A message from the Home Office as ID roll out begins...

As ID cards are made available in Manchester this week at the start of a national roll-out of the scheme, the following message arrives in OurKingdom's inbox from an anonymous Home Office email account...
Guy Aitchison
1 December 2009

As ID cards are made available in Manchester this week at the start of the national roll-out of the scheme, the following message arrives in OurKingdom's inbox from an anonymous Home Office email account...

Dear OK readers,

I write confident that those of you in the Manchester area will have been leap frogging down to the Identity and Passport Service's registration centre this week to join the excited queues registering for one of the eagerly awaited ID cards.

Those that haven't already snapped up this wonderful new accessory, de rigeur for the modern Mancuanian about town, may want to consider the many benefits of the scheme, such as [DELETE -->> combating terrorism, securing your identity, managing immigration<<--]... busting open Yale locks, clearing the ice off your wind-screen on a cold day and playing swingers’ ID shuffle with a group of close friends.

Mancunians should of course ignore the likes of Dave Page of NOID who has been advising people against submitting to “the largest state database system in the western world” (surely a reason for pride?) which will track you until death, impose “fines for not keeping your information up to date” (when we say “voluntary” we mean until you’re on the database, Ok?) and make your personal information vulnerable to a “vast numbers of faceless bureaucrats” (we prefer the more PC term, “soulless functionaries”) who are unable to keep it “secure” (I can personally vouch for my 300,000 colleagues and the government’s record in data management).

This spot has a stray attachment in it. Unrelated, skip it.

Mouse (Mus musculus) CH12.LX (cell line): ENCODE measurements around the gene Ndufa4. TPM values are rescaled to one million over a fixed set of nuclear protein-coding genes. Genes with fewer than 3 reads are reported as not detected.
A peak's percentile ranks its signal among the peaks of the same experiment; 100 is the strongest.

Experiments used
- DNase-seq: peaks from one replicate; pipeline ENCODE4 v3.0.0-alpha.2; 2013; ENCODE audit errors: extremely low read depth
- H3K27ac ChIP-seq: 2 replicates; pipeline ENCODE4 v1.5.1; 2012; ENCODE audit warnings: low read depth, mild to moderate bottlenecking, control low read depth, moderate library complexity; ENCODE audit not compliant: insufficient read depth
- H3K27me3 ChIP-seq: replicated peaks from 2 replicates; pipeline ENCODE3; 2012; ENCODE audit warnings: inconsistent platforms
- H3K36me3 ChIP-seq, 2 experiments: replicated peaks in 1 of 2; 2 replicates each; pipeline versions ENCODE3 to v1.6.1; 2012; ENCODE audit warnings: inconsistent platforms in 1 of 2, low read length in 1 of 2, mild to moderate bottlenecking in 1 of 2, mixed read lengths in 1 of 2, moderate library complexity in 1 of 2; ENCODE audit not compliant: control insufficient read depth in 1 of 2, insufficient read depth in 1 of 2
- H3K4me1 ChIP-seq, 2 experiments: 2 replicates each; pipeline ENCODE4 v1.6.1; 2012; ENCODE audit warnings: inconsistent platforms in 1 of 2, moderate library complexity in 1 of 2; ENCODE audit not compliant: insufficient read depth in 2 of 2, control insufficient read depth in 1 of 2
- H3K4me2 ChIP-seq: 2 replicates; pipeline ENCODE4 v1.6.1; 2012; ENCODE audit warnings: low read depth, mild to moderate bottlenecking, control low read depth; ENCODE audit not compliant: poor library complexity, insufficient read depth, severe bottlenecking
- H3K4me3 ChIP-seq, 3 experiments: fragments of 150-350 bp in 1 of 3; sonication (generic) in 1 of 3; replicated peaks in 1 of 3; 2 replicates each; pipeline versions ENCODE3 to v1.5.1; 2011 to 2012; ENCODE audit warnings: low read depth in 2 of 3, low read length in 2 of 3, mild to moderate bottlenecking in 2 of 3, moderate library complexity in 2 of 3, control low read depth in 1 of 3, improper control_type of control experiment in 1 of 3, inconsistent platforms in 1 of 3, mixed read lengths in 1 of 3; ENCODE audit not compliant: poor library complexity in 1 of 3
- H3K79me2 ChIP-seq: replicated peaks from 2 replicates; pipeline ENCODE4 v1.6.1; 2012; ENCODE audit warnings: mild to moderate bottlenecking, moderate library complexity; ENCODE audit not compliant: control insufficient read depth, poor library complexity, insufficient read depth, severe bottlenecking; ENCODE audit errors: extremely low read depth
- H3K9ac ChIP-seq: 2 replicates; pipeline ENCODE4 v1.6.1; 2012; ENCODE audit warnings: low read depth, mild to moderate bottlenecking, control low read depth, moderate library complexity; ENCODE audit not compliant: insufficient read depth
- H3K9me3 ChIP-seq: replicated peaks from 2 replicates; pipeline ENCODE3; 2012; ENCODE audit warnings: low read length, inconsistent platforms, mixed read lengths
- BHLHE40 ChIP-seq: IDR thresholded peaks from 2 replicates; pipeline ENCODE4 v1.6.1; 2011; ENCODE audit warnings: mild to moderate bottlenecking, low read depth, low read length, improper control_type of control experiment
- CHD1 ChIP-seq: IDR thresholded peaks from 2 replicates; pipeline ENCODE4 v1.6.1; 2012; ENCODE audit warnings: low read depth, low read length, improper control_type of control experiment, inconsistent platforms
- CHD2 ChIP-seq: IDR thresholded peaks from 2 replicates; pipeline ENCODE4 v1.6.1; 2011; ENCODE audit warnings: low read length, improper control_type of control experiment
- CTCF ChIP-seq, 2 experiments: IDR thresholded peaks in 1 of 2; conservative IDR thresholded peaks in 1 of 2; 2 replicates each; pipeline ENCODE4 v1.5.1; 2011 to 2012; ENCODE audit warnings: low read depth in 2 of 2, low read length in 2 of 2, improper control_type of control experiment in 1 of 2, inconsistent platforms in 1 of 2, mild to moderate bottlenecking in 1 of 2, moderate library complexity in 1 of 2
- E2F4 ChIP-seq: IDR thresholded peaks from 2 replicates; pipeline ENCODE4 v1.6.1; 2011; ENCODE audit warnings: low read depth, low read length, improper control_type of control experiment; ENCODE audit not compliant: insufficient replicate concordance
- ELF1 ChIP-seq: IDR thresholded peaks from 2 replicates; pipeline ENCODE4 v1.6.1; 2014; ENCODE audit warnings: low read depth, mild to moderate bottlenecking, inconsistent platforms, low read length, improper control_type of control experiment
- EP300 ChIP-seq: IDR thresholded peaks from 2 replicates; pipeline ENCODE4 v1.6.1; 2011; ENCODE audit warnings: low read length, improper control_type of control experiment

People like Dave are apparently still clinging to the quaint 20th century notion of “privacy” unaware that like its cousins, “innocent until proven guilty” and “the right to silence”, it is an outdated concept which has no place in the brave new omniscient hi-tech state that We, your wise and beneficent rulers at the Home Office, are preparing for you.

Anyone tempted to give credence to the claims made by scurrilous campaigners like Dave, backed up as they are by meticulous research and expert opinion, should instead focus their attention on the following propaganda pieces we have put together for the Manchester campaign:



(image via Mazdotnu)

See? A fun little finger-print man? Biometric identity systems are cool and exciting and totally non-threatening.

So next time you have doubts about the threat the £230,000 a day scheme poses to your civil liberties, just think of this cuddly little chap:

And remember what a pain that ice can be to shift in the morning….

Yours insatiably,

The Home Office

Mordor, SW1



Stop the secrecy: Publish the NHS COVID data deals

To: Matt Hancock, Secretary of State for Health and Social Care

We’re calling on you to immediately release details of the secret NHS data deals struck with private companies, to deliver the NHS COVID-19 datastore.

We, the public, deserve to know exactly how our personal information has been traded in this ‘unprecedented’ deal with US tech giants like Google, and firms linked to Donald Trump (Palantir) and Vote Leave (Faculty AI).

The COVID-19 datastore will hold private, personal information about every single one of us who relies on the NHS. We don’t want our personal data falling into the wrong hands.

And we don’t want private companies – many with poor reputations for protecting privacy – using it for their own commercial purposes, or to undermine the NHS.

The datastore could be an important tool in tackling the pandemic. But for it to be a success, the public has to be able to trust it.

Today, we urgently call on you to publish all the data-sharing agreements, data-impact assessments, and details of how the private companies stand to profit from their involvement.

The NHS is a precious public institution. Any involvement from private companies should be open to public scrutiny and debate. We need more transparency during this pandemic – not less.

By adding my name to this campaign, I authorise openDemocracy and Foxglove to keep me updated about their important work.

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